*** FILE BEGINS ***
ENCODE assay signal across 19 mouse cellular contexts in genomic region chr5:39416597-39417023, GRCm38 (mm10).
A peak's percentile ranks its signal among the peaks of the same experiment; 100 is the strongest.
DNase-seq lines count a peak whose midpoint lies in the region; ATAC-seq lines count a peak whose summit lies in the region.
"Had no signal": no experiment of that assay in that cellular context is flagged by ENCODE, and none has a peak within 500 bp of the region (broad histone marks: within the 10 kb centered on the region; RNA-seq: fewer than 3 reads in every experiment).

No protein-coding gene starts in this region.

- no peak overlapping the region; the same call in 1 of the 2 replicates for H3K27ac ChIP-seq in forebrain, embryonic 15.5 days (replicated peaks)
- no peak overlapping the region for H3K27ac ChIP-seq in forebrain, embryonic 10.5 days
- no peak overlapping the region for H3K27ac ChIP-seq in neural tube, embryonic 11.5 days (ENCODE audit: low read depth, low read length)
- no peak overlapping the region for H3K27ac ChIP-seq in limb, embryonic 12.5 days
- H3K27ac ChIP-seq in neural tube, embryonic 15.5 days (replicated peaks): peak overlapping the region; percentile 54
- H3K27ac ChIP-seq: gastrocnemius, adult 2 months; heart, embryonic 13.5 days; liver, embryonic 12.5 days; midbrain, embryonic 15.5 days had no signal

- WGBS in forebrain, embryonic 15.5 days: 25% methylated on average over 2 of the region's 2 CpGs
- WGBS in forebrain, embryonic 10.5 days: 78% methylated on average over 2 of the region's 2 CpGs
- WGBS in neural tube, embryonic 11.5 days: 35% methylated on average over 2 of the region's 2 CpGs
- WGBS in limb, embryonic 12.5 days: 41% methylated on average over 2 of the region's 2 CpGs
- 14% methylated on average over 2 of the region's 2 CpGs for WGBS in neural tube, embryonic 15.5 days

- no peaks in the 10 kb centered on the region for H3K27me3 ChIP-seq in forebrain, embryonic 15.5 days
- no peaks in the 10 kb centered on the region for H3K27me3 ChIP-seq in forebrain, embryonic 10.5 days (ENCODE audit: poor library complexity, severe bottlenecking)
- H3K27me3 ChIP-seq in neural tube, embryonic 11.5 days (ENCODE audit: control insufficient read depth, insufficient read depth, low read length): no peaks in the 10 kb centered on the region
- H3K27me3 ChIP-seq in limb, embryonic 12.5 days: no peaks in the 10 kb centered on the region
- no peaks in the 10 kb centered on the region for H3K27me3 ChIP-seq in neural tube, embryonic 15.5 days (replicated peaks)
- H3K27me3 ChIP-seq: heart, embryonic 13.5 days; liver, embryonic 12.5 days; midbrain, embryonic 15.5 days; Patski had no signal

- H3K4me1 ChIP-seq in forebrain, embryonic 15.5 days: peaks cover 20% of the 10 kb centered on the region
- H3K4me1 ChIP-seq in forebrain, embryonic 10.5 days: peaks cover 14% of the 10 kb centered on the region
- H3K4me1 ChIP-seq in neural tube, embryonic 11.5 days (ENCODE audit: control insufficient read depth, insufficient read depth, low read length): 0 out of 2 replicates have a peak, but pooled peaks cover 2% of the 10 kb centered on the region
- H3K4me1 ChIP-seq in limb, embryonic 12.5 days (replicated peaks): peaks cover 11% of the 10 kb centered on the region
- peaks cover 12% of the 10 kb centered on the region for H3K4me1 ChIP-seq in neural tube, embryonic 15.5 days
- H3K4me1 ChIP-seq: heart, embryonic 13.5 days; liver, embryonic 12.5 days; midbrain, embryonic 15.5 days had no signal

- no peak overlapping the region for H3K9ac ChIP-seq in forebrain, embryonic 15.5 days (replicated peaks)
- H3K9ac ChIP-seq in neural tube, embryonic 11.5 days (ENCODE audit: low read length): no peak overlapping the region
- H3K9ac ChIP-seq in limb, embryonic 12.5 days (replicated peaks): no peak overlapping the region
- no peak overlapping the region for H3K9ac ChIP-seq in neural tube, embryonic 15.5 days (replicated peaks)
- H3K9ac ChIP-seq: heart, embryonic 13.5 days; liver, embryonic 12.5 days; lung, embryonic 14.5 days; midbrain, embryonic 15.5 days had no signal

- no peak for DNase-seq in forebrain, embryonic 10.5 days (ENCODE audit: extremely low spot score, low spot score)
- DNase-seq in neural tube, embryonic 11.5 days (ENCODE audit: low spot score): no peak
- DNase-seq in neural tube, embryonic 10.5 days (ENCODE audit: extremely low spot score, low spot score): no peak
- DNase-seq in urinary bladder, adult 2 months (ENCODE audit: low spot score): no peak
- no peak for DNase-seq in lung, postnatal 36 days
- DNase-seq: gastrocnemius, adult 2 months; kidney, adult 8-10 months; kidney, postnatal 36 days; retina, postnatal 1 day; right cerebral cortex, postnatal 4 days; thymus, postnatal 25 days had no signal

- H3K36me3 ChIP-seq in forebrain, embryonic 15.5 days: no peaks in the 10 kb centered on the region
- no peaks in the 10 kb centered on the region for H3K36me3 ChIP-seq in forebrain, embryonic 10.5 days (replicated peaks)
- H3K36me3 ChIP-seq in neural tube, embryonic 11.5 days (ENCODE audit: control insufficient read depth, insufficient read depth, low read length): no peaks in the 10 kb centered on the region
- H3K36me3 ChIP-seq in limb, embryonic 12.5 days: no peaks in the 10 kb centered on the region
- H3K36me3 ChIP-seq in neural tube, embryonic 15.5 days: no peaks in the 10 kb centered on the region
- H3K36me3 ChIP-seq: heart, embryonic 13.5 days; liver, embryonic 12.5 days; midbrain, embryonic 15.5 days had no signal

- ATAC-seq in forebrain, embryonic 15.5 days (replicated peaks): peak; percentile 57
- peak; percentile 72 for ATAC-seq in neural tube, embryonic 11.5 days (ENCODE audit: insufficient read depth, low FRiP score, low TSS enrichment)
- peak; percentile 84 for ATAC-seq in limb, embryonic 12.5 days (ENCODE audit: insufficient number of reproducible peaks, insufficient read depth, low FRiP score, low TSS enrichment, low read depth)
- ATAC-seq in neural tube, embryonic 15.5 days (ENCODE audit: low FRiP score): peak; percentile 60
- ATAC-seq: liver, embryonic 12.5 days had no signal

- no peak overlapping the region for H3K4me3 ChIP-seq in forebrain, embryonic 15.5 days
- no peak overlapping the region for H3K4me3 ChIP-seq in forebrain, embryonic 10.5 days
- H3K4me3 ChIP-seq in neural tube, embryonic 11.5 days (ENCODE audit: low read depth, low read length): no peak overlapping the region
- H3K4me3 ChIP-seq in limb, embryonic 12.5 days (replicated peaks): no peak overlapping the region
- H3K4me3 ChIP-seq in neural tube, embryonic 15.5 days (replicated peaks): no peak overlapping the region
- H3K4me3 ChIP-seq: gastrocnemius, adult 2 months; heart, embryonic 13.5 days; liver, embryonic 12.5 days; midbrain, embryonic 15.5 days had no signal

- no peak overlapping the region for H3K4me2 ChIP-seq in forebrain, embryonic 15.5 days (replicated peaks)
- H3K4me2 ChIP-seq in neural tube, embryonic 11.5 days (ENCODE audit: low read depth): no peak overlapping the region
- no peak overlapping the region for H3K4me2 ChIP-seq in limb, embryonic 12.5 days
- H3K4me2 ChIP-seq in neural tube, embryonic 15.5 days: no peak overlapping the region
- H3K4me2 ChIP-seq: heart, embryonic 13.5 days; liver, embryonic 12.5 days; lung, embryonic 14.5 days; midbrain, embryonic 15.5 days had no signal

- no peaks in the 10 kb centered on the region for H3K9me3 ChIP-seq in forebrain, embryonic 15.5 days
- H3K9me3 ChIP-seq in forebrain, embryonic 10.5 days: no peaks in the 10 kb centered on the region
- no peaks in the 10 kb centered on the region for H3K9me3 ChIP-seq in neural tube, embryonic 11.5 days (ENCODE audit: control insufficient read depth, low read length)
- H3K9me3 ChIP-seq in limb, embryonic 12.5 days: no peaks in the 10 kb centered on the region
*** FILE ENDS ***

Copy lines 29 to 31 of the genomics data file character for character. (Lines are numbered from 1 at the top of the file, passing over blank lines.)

- no peak overlapping the region for H3K9ac ChIP-seq in forebrain, embryonic 15.5 days (replicated peaks)
- H3K9ac ChIP-seq in neural tube, embryonic 11.5 days (ENCODE audit: low read length): no peak overlapping the region
- H3K9ac ChIP-seq in limb, embryonic 12.5 days (replicated peaks): no peak overlapping the region